Billed as a “meta-soap opera,” Personal Problems is nothing less than an explosion of the television form. Directed by Bill Gunn, the two-part, nearly three-hour miniseries was shot on video for a low budget and played on a few stations in 1980. At this time in American culture, it was believed that video might democratize film and TV production in a fashion that was partially realized 40 years later by the invention of smartphones and other portable cameras that could fit in one’s hand. It’s initially jarring to behold the blurry, grainy, proudly imperfect images of Personal Problems from the vantage point of 2018. We’re accustomed to “perfection”—in Blu-ray releases of classic films, and particularly in prestige television shows, which are, with few exceptions, all rendered in images of an impersonally pristine gorgeousness that we interpret as representing “reality.” The gritty materiality of Personal Problems is initially a shock but soon proves to be a font of exaltation.
Gunn cannily manipulates video’s potential for inherent impressionism. The buildings of late 1970s-era Harlem sometimes blend into diaphanous blasts of color, with figures passing by in rushes of movement. In close-ups, we’re reminded of the pitilessness of video, as actors are viscerally observed in all their warts and beauty. We can’t always hear what characters are saying, usually for one of two reasons: Gunn artfully obscures sound, emphasizing the evocative cacophony of groups a la the films of Robert Altman, or sometimes he simply doesn’t have the means to capture everything characters say. Who’s to say that we need to hear, or to know, everything? Our contemporary grasp of films and TV is so drearily literal-minded, rooted in “spoiler” warnings and explanatory think pieces that collectively serve to compromise the chaos of art and life. Personal Problems puts us back in touch with this chaos.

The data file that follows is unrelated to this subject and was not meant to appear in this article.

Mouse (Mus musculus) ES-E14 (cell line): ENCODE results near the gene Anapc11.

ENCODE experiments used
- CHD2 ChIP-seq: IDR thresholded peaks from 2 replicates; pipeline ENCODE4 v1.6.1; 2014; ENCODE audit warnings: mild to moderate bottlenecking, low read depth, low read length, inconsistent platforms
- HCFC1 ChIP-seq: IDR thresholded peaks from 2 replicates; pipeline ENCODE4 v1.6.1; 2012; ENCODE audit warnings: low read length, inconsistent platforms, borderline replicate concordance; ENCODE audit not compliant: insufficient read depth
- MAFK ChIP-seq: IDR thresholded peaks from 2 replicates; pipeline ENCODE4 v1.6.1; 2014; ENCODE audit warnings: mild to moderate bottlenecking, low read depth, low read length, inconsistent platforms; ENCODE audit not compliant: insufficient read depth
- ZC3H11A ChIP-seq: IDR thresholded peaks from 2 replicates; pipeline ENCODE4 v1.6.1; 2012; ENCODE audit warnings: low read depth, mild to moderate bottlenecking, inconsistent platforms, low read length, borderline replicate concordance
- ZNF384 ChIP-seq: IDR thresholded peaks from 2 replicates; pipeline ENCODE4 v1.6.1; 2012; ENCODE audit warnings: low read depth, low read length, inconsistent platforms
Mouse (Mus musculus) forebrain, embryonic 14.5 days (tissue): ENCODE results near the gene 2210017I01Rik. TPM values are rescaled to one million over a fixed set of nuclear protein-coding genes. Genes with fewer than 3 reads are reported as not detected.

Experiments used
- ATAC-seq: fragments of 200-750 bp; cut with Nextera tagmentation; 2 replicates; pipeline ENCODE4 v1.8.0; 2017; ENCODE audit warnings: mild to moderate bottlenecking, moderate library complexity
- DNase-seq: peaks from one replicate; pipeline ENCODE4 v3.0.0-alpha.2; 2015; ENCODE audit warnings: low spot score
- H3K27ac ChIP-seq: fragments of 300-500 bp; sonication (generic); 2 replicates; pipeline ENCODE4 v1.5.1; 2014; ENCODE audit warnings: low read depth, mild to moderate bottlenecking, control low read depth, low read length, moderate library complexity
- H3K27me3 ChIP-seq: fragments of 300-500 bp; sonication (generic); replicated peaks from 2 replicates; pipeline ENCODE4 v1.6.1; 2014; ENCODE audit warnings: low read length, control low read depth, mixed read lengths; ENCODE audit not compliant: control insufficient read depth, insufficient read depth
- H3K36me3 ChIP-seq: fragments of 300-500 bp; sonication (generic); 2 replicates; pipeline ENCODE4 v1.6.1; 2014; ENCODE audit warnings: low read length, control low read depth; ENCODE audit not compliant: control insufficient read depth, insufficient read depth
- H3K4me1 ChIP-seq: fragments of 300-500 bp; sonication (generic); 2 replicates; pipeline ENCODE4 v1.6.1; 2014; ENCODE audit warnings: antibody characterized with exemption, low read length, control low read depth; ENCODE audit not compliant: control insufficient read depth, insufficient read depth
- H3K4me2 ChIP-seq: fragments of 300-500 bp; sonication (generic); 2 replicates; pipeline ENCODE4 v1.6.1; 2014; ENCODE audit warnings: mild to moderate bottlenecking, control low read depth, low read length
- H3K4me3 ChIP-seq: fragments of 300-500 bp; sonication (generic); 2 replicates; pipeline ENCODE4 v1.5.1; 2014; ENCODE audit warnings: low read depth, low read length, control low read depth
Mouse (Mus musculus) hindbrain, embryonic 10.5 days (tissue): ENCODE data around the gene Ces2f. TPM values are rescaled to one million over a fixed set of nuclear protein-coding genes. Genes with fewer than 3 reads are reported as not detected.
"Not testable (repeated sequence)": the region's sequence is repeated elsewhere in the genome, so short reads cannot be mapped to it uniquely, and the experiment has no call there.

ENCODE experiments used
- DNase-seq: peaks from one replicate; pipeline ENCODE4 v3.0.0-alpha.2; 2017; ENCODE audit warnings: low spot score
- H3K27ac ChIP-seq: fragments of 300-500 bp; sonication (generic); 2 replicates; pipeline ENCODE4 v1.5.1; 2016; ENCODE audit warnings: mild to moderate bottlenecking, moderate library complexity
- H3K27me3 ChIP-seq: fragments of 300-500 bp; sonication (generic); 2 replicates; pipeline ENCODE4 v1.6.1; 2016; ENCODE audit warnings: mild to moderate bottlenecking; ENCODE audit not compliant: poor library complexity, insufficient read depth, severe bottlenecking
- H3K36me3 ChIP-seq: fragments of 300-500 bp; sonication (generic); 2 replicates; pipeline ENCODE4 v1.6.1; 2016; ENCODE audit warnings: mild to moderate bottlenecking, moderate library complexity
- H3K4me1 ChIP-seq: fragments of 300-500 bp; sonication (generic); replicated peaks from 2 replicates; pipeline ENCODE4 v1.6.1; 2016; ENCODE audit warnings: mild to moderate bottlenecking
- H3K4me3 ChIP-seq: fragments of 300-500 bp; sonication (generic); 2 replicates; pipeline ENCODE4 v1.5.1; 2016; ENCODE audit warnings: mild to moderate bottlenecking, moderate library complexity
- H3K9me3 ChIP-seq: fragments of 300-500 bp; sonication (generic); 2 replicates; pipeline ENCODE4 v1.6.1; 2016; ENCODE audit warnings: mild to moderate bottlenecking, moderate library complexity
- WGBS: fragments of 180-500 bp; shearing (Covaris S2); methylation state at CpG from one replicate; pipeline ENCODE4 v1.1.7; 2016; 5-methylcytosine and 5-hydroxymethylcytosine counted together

Embracing the roughness of their technology, Gunn and co-writer Ishmael Reed (who conceived the project) weave their run-and-gun production methods into the fabric of the narrative itself. Their improvisational means of filmmaking implicitly mirror the struggles of the characters at the center of the narrative: a working-class African-American couple, Johnnie Mae Brown (Vertamae Grosvenor) and her husband, Charles (Walter Cotton), who’re tormented by their extended family of eccentrics and ne’er-do-wells. The tightness or seeming stolen-ness of compositions comes to reflect a fragility of privacy and sanctity that’s particularly felt by Johnnie Mae and Charles. When Johnnie Mae rushes to the small kitchen to let someone else use the bathroom, her face dappled with beauty cream, one can feel the efforts of the filmmaking team to fit into that kitchen along with Grosvenor and Cotton.
The narrative of Personal Problems is a lively tangle of dead ends, tangents, and scenes that circle back on themselves in surprising fashions. Structurally, the miniseries is all over the place, suggesting what might happen if a hand grenade had been tossed onto a traditional television script, and the surviving pages were free-associatively reassembled to emphasize emotion rather than plot. Personal Problems is a family melodrama, yet over an hour of running time elapses before viewers meet anyone in the central family apart from Johnnie Mae, an emergency-room nurse at a Harlem hospital who’s having an affair. We’re initially led to believe that the production will be filtered entirely through Johnnie Mae’s point of view, but her story splinters off in different directions, to reflect the many disparate elements that compose a single, even ordinary life. Gunn and Reed don’t parcel out story in digestible yards, but offer shards that are self-contained, cumulative, and overwhelming.